Bhargava, the late director of award-winning film Patang, reminisces about growing up in Chicago and his fascination with India’s festival of kites.
June 25, 2015
Lauded for his intricate storytelling and careful production skills, Prashant Bhargava was a Chicago-based graffiti artist turned filmmaker with years of work experience in his field: music videos, title sequences, commercials, interstitials, and more. Perhaps he is best known for his directorial film efforts, including the short film Sangam, which was followed seven years later by his award-winning feature film, Patang, an homage to the kite festival in the city of Ahmedabad.
Prashant and I had been planning to do this interview for more than a year. Prashant was bouncing back and forth between NYC and Chicago, so it was tough to nail down some time to do this. Eventually, we had an hour-long phone call last fall which forms the basis of the following interview.
Recently, after my parents and brother (stand-up comedian, Hari Kondabolu) saw Prashant at a film festival in May, my mom mentioned to me how sweet he was. He gave my parents a copy of the collaborative project he did with Vijay Iyer—Radhe Radhe, which is a multimedia of intense visuals set to music during the festival of Holi.
On May 16, 2015, I got a mass e-mail from Prashant’s mother informing me that he had passed away from a heart attack earlier that day. The shock and grief that arrived with that announcement was followed days later by me wondering how to proceed with publishing the interview. Would it serve as a fitting portrait of Prashant as a working director having just finished another film, or would it seem incomplete after his passing?
The breadth of this interview and the focus on Prashant’s upbringing and formative years—which I initially thought might seem “boring” to readers—now feels poignant and important to me as a historical and public document of my Prashant’s life. He will be very missed by many, but he and his work will continue to endure and live on. Rest in peace, dear friend.
The New York Memorial for Bhargava will be held at the Great Hall at Cooper Union this Sunday, June 28, 2015, from 2 PM-5 PM, with a reception to follow. The Great Hall is located at 7 East 7th Street, between 3rd and 4th Avenues, in Manhattan.
Prashant Bhargava: Have you ever used a neti pot?
Ashok Kondabolu: To clear your shit out?
They sell it at Walgreens or CVS, in these soft plastic bottles that you fill with salt. Instead of having to use the pot, you just squeeze it and it blasts water through your nose. It feels pretty good. And I got this thing called a negative ion generator, it’s some weird shit I read about where you plug this machine in and it sends trillions of negative ions through the room. It’s supposed to recreate the feeling of being by a waterfall or outside after the rain, when the air feels really good and you can think clearly. It’s supposed to clear your mood since there are no negative ions indoors. I just got it like two hours ago in the mail.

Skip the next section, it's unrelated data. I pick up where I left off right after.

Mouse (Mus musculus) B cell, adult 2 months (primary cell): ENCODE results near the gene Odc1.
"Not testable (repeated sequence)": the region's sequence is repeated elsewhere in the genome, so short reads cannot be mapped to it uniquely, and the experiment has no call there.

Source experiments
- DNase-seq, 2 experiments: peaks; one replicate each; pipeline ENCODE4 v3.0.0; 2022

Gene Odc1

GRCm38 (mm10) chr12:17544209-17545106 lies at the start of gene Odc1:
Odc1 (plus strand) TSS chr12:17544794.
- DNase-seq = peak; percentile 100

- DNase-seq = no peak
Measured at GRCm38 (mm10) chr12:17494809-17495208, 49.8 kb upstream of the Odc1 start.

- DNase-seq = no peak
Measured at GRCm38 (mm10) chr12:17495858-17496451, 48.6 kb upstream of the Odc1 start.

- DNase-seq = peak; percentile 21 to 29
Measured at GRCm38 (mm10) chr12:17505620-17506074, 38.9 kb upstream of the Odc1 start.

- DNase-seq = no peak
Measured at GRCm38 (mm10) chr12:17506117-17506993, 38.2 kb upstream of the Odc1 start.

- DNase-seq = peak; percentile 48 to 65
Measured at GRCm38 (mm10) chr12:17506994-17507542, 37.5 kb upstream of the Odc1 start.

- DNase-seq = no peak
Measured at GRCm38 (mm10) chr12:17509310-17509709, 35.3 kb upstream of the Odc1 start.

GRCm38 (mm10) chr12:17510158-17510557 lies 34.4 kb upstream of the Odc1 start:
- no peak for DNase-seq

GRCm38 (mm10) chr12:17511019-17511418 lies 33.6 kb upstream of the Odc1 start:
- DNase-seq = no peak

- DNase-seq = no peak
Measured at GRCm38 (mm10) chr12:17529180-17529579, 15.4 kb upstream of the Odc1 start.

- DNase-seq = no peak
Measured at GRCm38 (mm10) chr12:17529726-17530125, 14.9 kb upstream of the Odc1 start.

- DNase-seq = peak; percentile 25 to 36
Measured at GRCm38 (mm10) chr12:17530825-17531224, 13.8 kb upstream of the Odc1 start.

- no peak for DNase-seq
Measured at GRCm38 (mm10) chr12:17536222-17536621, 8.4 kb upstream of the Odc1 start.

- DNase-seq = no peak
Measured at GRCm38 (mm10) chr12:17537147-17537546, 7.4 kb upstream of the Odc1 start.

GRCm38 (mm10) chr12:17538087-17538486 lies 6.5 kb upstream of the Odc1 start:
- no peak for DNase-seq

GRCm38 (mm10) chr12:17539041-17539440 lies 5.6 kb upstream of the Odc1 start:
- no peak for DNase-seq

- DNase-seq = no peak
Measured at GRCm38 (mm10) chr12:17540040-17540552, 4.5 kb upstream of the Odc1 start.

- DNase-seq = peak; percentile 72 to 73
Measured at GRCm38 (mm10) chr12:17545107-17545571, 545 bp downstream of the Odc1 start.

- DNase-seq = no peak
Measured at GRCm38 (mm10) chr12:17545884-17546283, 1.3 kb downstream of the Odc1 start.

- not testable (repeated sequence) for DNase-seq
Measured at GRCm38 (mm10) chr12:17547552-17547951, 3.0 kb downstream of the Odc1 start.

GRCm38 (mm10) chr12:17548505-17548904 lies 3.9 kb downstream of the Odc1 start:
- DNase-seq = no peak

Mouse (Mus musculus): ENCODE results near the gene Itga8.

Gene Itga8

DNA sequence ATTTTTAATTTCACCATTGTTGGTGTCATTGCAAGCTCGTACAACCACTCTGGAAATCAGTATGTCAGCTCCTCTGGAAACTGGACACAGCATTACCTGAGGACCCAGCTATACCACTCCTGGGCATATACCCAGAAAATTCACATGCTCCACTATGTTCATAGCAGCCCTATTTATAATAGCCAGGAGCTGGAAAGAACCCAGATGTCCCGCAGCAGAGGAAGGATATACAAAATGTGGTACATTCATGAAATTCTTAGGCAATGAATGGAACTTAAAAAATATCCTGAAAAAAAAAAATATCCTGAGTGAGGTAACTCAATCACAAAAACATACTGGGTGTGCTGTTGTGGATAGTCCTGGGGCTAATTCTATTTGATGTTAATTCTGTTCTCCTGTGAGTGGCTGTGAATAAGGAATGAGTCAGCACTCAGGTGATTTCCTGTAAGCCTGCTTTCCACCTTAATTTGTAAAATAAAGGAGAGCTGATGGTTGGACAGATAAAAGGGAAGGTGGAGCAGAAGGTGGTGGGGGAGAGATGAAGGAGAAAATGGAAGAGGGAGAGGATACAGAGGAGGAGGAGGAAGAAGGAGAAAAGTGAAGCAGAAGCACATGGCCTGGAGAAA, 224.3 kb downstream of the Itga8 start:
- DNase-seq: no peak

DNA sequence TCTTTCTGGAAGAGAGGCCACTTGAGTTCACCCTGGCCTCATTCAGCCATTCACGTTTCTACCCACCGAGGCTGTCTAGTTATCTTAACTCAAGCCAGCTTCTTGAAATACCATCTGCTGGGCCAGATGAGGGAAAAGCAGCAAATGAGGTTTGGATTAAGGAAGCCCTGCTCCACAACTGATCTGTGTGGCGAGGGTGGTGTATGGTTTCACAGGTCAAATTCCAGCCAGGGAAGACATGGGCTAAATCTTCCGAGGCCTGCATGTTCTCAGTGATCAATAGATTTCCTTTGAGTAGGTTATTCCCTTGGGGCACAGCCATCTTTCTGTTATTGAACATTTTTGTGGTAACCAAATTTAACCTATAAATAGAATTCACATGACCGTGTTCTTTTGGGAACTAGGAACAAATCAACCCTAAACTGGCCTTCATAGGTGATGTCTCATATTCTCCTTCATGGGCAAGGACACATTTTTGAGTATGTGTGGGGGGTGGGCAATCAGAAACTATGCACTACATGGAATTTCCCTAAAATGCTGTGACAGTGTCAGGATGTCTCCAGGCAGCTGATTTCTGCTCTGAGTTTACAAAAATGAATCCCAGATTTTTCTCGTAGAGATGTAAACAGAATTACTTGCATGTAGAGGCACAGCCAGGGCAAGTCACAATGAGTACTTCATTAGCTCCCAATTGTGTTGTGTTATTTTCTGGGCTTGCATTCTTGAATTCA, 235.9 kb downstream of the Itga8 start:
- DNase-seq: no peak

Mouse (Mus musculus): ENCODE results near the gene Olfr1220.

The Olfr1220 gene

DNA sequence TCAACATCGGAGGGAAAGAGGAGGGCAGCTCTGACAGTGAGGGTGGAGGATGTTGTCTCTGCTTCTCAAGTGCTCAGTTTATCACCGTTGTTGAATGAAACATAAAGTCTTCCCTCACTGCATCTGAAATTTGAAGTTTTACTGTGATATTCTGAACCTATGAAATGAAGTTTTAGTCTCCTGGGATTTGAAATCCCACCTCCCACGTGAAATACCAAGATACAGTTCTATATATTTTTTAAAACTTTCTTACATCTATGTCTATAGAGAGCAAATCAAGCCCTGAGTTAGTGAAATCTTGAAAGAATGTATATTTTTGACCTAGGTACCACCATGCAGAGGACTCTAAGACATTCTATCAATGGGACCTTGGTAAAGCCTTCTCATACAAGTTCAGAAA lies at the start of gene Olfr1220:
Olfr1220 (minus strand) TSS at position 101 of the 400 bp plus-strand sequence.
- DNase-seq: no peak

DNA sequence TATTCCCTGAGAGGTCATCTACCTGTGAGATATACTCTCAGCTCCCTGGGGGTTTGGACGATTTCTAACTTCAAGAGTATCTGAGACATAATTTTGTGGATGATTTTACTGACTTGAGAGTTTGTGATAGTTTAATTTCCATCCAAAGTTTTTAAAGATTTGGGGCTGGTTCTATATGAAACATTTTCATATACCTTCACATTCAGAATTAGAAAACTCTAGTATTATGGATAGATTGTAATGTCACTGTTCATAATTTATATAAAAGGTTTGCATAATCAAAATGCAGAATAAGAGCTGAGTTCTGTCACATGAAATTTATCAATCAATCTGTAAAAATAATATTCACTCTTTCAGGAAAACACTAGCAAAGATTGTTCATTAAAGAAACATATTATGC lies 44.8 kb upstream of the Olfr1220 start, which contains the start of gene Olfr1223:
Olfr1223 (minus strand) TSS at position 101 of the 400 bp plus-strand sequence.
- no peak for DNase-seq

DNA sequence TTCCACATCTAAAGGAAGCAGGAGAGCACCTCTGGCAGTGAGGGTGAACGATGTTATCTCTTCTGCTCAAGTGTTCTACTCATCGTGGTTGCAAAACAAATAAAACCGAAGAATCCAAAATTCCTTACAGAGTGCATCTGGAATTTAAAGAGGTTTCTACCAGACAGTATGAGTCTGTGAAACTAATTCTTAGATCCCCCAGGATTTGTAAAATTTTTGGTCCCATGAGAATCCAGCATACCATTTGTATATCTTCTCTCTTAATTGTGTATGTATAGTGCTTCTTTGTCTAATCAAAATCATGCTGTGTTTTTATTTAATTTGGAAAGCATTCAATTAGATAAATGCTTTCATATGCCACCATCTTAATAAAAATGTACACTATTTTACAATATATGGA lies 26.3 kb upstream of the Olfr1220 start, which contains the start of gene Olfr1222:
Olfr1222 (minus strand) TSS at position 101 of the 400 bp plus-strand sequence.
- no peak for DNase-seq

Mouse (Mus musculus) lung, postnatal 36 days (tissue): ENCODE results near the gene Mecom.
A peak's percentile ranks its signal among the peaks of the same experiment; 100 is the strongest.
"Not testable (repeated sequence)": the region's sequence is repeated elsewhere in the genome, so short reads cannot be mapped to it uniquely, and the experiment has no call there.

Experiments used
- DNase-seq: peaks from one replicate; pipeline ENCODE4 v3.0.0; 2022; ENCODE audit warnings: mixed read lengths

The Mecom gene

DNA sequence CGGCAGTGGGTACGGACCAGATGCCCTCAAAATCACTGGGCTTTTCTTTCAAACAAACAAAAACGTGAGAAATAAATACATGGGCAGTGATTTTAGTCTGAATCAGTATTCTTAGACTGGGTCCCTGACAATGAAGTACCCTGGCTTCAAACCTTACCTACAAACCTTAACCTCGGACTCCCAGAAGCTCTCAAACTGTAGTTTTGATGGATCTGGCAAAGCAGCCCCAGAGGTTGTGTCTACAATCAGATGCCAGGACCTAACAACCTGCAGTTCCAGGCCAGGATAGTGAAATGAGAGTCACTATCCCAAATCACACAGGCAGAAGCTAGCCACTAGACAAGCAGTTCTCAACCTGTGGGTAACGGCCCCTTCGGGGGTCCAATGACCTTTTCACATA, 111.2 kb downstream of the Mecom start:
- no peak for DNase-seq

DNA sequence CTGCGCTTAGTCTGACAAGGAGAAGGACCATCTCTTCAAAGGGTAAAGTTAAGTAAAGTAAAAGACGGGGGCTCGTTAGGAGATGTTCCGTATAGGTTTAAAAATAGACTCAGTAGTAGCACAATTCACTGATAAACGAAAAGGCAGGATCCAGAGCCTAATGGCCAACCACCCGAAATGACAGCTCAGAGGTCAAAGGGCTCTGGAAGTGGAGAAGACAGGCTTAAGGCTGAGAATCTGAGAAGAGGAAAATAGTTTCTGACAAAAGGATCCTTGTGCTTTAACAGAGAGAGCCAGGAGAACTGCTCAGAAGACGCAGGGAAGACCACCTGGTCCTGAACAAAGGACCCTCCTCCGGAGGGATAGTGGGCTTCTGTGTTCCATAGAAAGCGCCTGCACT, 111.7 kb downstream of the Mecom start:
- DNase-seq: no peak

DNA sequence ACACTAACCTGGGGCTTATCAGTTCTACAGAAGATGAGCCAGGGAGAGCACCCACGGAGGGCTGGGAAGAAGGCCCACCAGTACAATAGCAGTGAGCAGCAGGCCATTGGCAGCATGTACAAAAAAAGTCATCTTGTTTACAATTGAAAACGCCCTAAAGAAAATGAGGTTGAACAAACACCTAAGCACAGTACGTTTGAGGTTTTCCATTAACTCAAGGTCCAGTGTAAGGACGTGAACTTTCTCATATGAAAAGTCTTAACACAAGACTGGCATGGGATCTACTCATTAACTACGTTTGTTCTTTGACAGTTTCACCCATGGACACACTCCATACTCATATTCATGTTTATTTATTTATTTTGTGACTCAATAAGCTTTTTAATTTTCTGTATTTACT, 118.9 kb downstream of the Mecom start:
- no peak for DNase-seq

You should get one of those Chinese waterfall paintings and put the shit behind that.
Exactly. The full experience, the full ion visual experience.
So you’re in Chicago right now right?
Where in Chicago?
Southside, and you grew up in Chicago?
Yeah, born and raised in the Southside.
What was it like growing up in terms of the racial mix in your neighborhood? Were there other Indian kids that you grew up with?
Well, we were about ten blocks up Hyde Park, which is like Prospect Heights, so it’s pretty diverse. On the average, in a class of 400 people there would be 3 or 4 Indians. But my parents were also connected to the large Indian community, so every month, I’d be hitting up the suburban parties with the uncles’ drink and scotch.
I know you did graffiti growing up, we talked about that before. How did you get into that? And about Southside Chicago, you hear a lot of crazy shit about the area involving gun violence, drugs, and gang activity. Was it also the same when you were growing up?
Yeah, it was prevalent. I mean, Chicago has a lot of gangs. I grew up in a nice 4×4 block neighborhood so I wasn’t immediately exposed, but after a couple of blocks, it gets rough. But Chicago was primarily filled with houses. This city created house music, so when I was growing up, that was the thing to do. But there was a very small group of us that rebelled against that over all. We picked up subway art. What was amazing was that we weren’t people that were just looking at it. We all wanted to participate and not just do graffiti, but also rhyme or DJ or breakdance, so there was a purity in terms of hip-hop. We always gravitated much more toward the careless vibe of things than anything else. It was around ‘84 when all of that began for me.
Musically, were there a lot of acts locally in Chicago that you would go see? Was it more of a house party/park kind of thing?
In 7th grade, my dad took me to the Herbie Hancock Rockit concert, and that was the extent of what was available to me.
So your dad was cool with whatever music and cultural stuff you were into?
Yeah, he was very supportive, but you know with typical Indian parents, you’re always living two lifestyles. I bought an Ice Cube album, A Bitch is a Bitch when it came out, and he caught me and that was crazy.
Where did you go to college?
I went to Cornell and I majored in computer science.
From that, where did you get into theatre? Was that from high school or more so in college?